mke2fs -j -O dir_index /dev/mapper/secretfs
    # List file system configuration (optional).
    tune2fs -l /dev/mapper/secretfs
    # Mount the new file system to /mnt/secretfs.
    mkdir /mnt/secretfs
    mount /dev/mapper/secretfs /mnt/secretfs
  4. On your account, enable CloudTrail.
  5. Finally, launch the EC2 instance. Such instance will copy the password file from S3, use KMS to decrypt the file, and configure an encrypted file system.



How does Amazon AWS deal with data encryption?

What is PCI DSS?
amazon aws

To begin with, the Payment Card Industry Data Security Standards (PCI-DSS) provides a checklist with which organizations dealing with online credit card payments have to comply. Such list ascertains organizations follow the appropriate security standards to prevent any breach cases from occurring. Otherwise, merchants who refuse to comply face with great financial penalties thereafter.

What is HIPAA?
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Health Insurance Portability and Accountability Act (HIPAA) is legislation which is concerned with making the medical information as safe as possible through making sure of data privacy and other security provisions.

Cyber attacks and ransomware attacks deploy upon health insurance data including both insurers and providers of such service. Such attacks are of a great concern of HIPAA. HIPAA aims to protect such sensitive data from any potential breaches on contaminated systems.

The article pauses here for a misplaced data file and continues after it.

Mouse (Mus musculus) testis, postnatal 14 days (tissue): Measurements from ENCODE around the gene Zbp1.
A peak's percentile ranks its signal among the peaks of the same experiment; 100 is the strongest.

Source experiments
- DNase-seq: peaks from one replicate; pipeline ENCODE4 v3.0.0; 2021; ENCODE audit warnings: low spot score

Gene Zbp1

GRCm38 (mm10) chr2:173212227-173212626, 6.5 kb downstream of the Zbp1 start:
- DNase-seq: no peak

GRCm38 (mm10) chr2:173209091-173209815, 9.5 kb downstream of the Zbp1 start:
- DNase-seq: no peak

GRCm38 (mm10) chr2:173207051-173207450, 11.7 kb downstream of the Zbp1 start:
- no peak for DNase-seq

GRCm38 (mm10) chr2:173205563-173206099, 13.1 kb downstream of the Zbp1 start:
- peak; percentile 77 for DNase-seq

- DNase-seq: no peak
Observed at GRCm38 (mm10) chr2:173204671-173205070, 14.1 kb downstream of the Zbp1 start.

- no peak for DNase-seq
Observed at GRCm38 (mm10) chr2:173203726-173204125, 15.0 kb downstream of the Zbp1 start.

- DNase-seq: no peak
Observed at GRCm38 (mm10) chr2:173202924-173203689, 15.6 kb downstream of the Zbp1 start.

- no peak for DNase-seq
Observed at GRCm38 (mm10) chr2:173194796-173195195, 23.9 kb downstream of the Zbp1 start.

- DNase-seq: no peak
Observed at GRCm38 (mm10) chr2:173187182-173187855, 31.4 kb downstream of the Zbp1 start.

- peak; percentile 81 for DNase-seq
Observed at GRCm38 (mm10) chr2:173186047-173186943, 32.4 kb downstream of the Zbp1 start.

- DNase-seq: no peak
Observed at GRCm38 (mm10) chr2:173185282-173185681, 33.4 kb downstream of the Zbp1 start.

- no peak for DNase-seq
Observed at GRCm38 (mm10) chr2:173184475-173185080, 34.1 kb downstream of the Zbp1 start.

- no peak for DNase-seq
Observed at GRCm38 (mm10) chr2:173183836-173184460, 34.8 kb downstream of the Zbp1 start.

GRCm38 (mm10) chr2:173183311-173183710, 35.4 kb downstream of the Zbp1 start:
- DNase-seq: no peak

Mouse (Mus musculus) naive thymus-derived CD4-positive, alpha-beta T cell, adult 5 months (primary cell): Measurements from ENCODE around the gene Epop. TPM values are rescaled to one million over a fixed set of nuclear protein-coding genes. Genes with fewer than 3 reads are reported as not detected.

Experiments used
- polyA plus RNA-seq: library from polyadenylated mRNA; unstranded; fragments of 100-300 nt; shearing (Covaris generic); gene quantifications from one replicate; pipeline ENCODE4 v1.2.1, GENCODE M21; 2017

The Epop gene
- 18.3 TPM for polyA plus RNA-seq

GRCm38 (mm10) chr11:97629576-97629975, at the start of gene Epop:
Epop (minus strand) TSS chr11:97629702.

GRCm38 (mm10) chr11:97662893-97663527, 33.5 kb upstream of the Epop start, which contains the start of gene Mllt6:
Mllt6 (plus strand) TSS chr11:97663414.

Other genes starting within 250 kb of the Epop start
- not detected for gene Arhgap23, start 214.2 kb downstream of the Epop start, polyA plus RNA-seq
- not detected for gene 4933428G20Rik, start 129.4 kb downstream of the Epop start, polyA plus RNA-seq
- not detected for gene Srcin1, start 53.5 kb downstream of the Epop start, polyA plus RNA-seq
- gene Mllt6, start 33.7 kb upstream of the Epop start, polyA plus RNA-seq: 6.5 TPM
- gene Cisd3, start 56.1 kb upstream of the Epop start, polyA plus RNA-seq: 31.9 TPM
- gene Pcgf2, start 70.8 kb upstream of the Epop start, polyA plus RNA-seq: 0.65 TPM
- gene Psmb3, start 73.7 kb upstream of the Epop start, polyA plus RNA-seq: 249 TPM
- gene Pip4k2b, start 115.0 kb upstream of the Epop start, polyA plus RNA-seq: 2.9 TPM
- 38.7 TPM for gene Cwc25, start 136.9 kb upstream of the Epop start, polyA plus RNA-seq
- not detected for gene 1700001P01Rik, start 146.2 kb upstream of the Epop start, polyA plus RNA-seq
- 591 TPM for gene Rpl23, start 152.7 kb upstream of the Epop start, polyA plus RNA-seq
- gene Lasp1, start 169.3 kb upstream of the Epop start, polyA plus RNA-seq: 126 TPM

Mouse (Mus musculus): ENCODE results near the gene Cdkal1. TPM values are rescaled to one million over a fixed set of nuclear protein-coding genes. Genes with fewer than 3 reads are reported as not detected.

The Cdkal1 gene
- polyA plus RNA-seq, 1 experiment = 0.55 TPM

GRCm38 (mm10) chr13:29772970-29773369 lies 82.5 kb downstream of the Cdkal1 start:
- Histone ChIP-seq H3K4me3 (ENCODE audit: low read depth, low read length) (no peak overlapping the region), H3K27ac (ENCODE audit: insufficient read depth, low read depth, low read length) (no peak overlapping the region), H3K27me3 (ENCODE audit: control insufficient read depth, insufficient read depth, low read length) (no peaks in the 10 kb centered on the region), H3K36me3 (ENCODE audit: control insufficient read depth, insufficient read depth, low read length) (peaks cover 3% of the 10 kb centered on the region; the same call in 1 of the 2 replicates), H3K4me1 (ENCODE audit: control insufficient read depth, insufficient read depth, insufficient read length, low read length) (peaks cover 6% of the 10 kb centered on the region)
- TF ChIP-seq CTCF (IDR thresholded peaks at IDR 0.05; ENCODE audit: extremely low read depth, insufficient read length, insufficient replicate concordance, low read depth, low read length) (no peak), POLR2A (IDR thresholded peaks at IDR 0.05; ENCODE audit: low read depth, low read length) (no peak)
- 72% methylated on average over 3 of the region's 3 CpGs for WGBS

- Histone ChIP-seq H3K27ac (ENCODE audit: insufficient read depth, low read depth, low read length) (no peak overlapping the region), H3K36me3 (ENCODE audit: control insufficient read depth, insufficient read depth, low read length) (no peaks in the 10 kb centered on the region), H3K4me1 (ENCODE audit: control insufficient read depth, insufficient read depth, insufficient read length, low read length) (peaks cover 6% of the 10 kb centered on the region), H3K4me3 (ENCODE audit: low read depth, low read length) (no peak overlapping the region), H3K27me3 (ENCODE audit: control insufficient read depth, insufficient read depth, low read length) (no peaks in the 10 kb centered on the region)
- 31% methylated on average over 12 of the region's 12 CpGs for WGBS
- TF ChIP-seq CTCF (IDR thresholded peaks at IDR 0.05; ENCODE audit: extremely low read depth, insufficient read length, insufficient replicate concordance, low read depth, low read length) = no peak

Why Data Encryption at Rest?

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An essential requirement which both PCI DSS and HIPAA enforces to be applied inside an organization’s system is to have the sensitive data either cardholder data or health insurance data respectively in an encrypted format.

Before we proceed on to this point, let’s get some more insight about the notion of data encryption. Encrypting data means having data in another form, or code. This is such that having access to the decryption key is a must to understand such stored data.

Almost all organizations depend on this technique since it has been extremely popular and effective in securing data. Getting into more details, there are two sorts of encryption commonly in use around the globe. These are asymmetric encryption or the public key encryption method, and the symmetric encryption.

Symmetric encryption has privilege over the asymmetric encryption due to its speed. During the process, an exchange of the encryption key occurs between the sender and recipient before decrypting it.

Accordingly, huge quantities of keys have to get distributed and managed by companies in order for them to be capable of utilizing such encryption method. Therefore, it has become usual for companies to use a symmetric algorithm to encrypt data. After this, we use an asymmetric algorithm for the sake of exchanging the secret key.

On the other hand, asymmetric encryption or public-key cryptography uses two different keys: one public and one private. At the same time when a public key is known and everyone can share it, the private key is highly protected for security purposes.

One of the most widely used encryption algorithms is Sharmir-Adleman (RSA) algorithm. One could secure sensitive data through such an algorithm which depends on the public key cryptography technique.  The insecure network just as the internet is a perfect place to harness such an algorithm.